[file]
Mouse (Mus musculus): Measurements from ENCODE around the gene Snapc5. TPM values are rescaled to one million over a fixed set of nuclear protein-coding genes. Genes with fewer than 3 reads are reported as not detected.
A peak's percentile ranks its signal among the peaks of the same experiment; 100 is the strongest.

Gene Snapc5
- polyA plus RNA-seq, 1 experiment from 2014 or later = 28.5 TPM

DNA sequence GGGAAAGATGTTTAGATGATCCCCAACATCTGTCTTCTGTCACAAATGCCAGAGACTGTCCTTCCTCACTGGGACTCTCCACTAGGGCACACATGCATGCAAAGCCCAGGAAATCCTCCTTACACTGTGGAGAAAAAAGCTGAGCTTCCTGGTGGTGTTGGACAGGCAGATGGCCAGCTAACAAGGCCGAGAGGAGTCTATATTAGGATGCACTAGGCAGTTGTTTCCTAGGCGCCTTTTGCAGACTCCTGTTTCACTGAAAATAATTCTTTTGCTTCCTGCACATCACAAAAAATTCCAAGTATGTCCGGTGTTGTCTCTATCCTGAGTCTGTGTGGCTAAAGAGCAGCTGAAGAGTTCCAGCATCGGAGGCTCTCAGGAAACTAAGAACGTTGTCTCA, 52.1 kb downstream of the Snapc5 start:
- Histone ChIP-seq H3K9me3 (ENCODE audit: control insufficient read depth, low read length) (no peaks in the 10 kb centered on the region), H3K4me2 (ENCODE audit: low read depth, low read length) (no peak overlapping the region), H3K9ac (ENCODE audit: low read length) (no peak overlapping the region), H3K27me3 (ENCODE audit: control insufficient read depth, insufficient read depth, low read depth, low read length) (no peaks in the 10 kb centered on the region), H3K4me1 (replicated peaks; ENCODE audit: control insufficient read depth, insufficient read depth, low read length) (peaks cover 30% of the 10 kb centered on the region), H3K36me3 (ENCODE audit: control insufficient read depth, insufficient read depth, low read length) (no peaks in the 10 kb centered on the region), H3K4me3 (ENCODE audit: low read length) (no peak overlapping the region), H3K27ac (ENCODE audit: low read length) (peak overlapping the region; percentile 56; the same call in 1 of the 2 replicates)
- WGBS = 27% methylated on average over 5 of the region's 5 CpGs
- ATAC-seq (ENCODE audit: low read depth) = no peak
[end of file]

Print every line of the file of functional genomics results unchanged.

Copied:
Mouse (Mus musculus): Measurements from ENCODE around the gene Snapc5. TPM values are rescaled to one million over a fixed set of nuclear protein-coding genes. Genes with fewer than 3 reads are reported as not detected.
A peak's percentile ranks its signal among the peaks of the same experiment; 100 is the strongest.

Gene Snapc5
- polyA plus RNA-seq, 1 experiment from 2014 or later = 28.5 TPM

DNA sequence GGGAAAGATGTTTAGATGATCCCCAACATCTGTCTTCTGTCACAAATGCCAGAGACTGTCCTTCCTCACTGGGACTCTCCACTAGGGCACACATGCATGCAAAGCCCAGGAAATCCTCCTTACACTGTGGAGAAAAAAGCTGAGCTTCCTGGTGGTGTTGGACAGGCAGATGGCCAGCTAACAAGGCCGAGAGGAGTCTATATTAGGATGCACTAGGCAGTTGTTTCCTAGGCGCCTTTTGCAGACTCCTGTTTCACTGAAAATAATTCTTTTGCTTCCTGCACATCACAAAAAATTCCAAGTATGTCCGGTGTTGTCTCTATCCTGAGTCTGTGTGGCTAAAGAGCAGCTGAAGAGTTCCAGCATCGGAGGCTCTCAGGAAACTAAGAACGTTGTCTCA, 52.1 kb downstream of the Snapc5 start:
- Histone ChIP-seq H3K9me3 (ENCODE audit: control insufficient read depth, low read length) (no peaks in the 10 kb centered on the region), H3K4me2 (ENCODE audit: low read depth, low read length) (no peak overlapping the region), H3K9ac (ENCODE audit: low read length) (no peak overlapping the region), H3K27me3 (ENCODE audit: control insufficient read depth, insufficient read depth, low read depth, low read length) (no peaks in the 10 kb centered on the region), H3K4me1 (replicated peaks; ENCODE audit: control insufficient read depth, insufficient read depth, low read length) (peaks cover 30% of the 10 kb centered on the region), H3K36me3 (ENCODE audit: control insufficient read depth, insufficient read depth, low read length) (no peaks in the 10 kb centered on the region), H3K4me3 (ENCODE audit: low read length) (no peak overlapping the region), H3K27ac (ENCODE audit: low read length) (peak overlapping the region; percentile 56; the same call in 1 of the 2 replicates)
- WGBS = 27% methylated on average over 5 of the region's 5 CpGs
- ATAC-seq (ENCODE audit: low read depth) = no peak